How To Stop Cyberbullying

Neve Spicer
Written by Neve Spicer Updated on February 13th, 2022

While technology is incredible in a multitude of ways, it now offers bullies a whole new platform to showcase their innate desire to hurt others.

Bullies have been around forever, and, whereas, in the old days, their anti-social behavior was restricted to the playground, the school bus, or the occasional random confrontation in town, one’s home was always a safe and sacred place.

There were rules! Fast forward to the present era of digital technology and you have keyboard bullies reaching their victims effortlessly, even in the safety of their own homes.

What is cyberbullying?

Cyberbullying is a form of hatred that uses technology to hurt, humiliate, harass, embarrass, or intimidate another person.

It comes in many shapes and forms: hateful speech, trolling, sexual remarks, and leaking personal photos or details online.

Social networking has now made it effortless to source personal information about most people. A simple email lookup online, for instance, can uncover countless details about almost anyone.

Technology is, of course, extremely useful — but when used for cyberbullying and other crimes, it can cause untold pain.

Let’s look at some cyberbullying statistics to see what parents and kids are up against:

  • Eighty percent of kids use a mobile phone and own several social networking accounts.
  • Thirty-four percent of children in the U.S. have been victims of cyberbullying at least once.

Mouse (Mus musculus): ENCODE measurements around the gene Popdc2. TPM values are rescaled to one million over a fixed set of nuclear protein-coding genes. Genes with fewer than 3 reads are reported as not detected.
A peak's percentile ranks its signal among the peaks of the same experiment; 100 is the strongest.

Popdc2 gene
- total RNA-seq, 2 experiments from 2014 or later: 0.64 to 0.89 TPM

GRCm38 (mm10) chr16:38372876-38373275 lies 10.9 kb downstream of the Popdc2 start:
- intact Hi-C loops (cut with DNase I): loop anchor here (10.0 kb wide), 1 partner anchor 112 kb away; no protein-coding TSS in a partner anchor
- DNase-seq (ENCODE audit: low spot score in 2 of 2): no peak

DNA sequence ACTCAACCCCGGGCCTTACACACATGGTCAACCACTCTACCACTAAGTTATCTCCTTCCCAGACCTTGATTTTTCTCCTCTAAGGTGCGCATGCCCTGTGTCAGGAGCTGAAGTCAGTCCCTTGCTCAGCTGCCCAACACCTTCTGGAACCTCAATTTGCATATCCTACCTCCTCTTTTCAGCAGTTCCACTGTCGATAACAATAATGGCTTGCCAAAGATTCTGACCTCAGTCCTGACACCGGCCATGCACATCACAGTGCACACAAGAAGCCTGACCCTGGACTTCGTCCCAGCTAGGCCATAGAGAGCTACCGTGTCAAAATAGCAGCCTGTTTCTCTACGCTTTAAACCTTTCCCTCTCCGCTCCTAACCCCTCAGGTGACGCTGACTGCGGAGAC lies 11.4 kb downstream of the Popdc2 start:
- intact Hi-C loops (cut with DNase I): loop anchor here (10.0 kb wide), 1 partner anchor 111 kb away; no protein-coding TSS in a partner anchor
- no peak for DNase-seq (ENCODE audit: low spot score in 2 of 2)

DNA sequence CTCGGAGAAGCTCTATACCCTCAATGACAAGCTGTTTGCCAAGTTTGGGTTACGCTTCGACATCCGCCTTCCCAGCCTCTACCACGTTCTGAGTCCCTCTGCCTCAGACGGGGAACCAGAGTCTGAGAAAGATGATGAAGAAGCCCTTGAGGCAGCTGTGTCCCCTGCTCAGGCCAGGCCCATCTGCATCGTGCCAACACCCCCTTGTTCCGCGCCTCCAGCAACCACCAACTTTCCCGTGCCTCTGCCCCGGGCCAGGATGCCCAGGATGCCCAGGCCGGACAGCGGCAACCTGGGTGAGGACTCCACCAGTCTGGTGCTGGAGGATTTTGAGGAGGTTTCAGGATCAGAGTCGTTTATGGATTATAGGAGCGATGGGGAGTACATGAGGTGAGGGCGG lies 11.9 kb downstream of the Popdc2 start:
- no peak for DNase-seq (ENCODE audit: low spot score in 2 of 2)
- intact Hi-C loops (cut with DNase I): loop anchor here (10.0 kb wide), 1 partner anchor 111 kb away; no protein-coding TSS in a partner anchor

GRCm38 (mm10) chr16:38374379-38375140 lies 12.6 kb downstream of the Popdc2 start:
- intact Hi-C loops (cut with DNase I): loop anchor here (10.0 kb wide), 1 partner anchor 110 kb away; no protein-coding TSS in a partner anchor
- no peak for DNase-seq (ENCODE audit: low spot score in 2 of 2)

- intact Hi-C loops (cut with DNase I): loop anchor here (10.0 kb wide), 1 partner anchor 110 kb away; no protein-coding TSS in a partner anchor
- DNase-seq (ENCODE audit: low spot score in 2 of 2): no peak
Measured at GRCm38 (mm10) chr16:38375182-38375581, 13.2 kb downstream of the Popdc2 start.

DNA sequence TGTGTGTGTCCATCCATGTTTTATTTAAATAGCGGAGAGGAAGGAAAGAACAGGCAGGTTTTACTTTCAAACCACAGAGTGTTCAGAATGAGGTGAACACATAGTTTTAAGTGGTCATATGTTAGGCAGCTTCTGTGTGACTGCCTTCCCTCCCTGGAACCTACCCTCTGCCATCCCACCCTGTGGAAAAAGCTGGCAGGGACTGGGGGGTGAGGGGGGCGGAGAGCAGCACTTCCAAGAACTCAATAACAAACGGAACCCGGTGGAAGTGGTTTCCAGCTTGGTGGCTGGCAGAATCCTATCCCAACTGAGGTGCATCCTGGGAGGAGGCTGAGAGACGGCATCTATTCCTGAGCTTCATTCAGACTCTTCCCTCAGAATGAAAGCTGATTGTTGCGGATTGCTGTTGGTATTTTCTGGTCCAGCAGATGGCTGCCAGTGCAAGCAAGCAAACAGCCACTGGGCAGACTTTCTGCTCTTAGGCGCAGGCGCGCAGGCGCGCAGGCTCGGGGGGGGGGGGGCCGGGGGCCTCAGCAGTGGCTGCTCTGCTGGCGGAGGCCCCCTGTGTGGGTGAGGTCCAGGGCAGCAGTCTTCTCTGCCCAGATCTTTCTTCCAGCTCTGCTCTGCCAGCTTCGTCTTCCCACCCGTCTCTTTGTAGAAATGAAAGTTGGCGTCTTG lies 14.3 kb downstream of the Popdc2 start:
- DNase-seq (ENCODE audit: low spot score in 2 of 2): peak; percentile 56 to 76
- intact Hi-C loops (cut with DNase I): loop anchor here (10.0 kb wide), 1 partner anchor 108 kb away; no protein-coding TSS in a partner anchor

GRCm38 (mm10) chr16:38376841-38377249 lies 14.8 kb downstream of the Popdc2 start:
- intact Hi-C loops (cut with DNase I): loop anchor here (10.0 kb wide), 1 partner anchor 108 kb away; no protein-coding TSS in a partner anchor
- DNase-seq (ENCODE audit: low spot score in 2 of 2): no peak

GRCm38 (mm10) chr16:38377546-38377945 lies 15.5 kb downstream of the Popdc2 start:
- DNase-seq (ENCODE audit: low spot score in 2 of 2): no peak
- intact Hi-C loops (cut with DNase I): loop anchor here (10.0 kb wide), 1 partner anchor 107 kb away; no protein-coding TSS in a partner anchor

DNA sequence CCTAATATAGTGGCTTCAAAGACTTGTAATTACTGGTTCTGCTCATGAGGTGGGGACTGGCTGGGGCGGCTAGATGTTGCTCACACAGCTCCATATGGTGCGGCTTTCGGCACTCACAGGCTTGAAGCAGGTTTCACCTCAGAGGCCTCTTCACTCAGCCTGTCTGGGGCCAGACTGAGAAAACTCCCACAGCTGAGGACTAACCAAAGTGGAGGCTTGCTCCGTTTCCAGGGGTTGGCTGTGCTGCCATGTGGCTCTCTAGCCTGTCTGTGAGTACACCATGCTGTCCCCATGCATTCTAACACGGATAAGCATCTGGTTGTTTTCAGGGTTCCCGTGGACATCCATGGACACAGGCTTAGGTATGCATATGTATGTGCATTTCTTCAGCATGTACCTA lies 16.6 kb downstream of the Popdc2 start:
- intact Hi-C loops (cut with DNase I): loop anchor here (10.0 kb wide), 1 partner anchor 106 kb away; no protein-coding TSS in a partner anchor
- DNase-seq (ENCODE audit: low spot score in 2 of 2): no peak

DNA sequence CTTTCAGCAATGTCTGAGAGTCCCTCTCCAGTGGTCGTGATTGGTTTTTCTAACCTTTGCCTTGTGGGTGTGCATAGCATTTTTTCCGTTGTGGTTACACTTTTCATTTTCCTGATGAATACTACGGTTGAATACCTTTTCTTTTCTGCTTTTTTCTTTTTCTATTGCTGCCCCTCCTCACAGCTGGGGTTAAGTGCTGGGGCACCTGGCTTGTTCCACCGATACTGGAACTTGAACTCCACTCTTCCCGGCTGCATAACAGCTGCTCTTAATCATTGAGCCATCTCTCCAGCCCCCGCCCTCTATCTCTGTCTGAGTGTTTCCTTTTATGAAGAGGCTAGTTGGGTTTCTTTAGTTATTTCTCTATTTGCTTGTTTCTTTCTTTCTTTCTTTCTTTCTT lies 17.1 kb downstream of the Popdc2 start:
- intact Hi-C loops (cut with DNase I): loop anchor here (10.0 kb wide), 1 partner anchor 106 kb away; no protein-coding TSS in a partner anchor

• Only 38 percent of kids victimized by cyberbullying tell their parents about it.
  • Thirty-three percent of young victims have sent or exchanged explicit text or photos to another person online at least once.
  • Out of 1,000 cyberbullying victims attending high school, 210 are girls with different skin color.

Ignoring the toxic effects of cyberbullying can be devastating for children

The internet never sleeps, and the technology-driven bully can torment victims 24/7. As long as a child has access to a phone or computer with internet access, there’s no escape, and they’re always at risk.

Frequent cyberbullying can be frightful in many ways. When bullying is severe, its effects on kids and teens can vary from a decline in academic performance to, ultimately, suicide.

This is why parents need to monitor their child’s internet safety to protect them from unwanted outside influence.

Some kids have chosen to end their own lives because they feel unable to escape from cyberbullying, feeling unsafe even in their own homes.

Both victims and bullies can suffer from stress-related disorders, such as depression and extreme anxiety, due to relentless cyberbullying. Young victims (and sometimes even perpetrators themselves) run a high risk of both suicidal thoughts and attempts.

Parents: Watch out for signs of cyberbullying

Most bullied kids don’t report cyberbullying incidents to their parents or teachers.

They fear that their computer privileges will be revoked or simply to be branded with the social stigma of being a ‘victim’.

Parents must be vigilant in noticing signs of cyberbullying in their kids, which include the following: